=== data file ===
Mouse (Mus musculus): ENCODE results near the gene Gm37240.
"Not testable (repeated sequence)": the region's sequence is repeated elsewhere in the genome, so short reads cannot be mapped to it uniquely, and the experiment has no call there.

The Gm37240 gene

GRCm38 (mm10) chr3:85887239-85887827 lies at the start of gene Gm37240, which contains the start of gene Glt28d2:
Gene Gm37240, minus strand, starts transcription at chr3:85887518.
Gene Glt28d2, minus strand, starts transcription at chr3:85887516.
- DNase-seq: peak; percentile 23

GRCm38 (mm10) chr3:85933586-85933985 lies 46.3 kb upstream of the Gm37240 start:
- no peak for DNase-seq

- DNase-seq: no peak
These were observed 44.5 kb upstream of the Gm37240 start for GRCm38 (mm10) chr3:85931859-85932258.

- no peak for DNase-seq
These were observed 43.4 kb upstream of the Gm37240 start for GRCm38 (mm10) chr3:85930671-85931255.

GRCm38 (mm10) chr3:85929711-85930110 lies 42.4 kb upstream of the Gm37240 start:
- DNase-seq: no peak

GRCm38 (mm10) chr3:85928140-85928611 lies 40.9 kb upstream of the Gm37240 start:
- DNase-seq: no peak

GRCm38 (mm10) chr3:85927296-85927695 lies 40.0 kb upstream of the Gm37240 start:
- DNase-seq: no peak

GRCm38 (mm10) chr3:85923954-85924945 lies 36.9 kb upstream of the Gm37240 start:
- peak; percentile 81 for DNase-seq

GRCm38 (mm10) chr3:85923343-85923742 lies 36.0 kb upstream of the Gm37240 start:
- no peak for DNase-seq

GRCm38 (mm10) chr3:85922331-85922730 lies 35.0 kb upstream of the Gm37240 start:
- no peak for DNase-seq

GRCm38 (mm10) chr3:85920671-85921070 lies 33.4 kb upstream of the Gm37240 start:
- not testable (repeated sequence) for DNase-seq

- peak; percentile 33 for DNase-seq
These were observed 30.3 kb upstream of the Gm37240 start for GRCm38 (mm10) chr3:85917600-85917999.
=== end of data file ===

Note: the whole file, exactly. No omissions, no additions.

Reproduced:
Mouse (Mus musculus): ENCODE results near the gene Gm37240.
"Not testable (repeated sequence)": the region's sequence is repeated elsewhere in the genome, so short reads cannot be mapped to it uniquely, and the experiment has no call there.

The Gm37240 gene

GRCm38 (mm10) chr3:85887239-85887827 lies at the start of gene Gm37240, which contains the start of gene Glt28d2:
Gene Gm37240, minus strand, starts transcription at chr3:85887518.
Gene Glt28d2, minus strand, starts transcription at chr3:85887516.
- DNase-seq: peak; percentile 23

GRCm38 (mm10) chr3:85933586-85933985 lies 46.3 kb upstream of the Gm37240 start:
- no peak for DNase-seq

- DNase-seq: no peak
These were observed 44.5 kb upstream of the Gm37240 start for GRCm38 (mm10) chr3:85931859-85932258.

- no peak for DNase-seq
These were observed 43.4 kb upstream of the Gm37240 start for GRCm38 (mm10) chr3:85930671-85931255.

GRCm38 (mm10) chr3:85929711-85930110 lies 42.4 kb upstream of the Gm37240 start:
- DNase-seq: no peak

GRCm38 (mm10) chr3:85928140-85928611 lies 40.9 kb upstream of the Gm37240 start:
- DNase-seq: no peak

GRCm38 (mm10) chr3:85927296-85927695 lies 40.0 kb upstream of the Gm37240 start:
- DNase-seq: no peak

GRCm38 (mm10) chr3:85923954-85924945 lies 36.9 kb upstream of the Gm37240 start:
- peak; percentile 81 for DNase-seq

GRCm38 (mm10) chr3:85923343-85923742 lies 36.0 kb upstream of the Gm37240 start:
- no peak for DNase-seq

GRCm38 (mm10) chr3:85922331-85922730 lies 35.0 kb upstream of the Gm37240 start:
- no peak for DNase-seq

GRCm38 (mm10) chr3:85920671-85921070 lies 33.4 kb upstream of the Gm37240 start:
- not testable (repeated sequence) for DNase-seq

- peak; percentile 33 for DNase-seq
These were observed 30.3 kb upstream of the Gm37240 start for GRCm38 (mm10) chr3:85917600-85917999.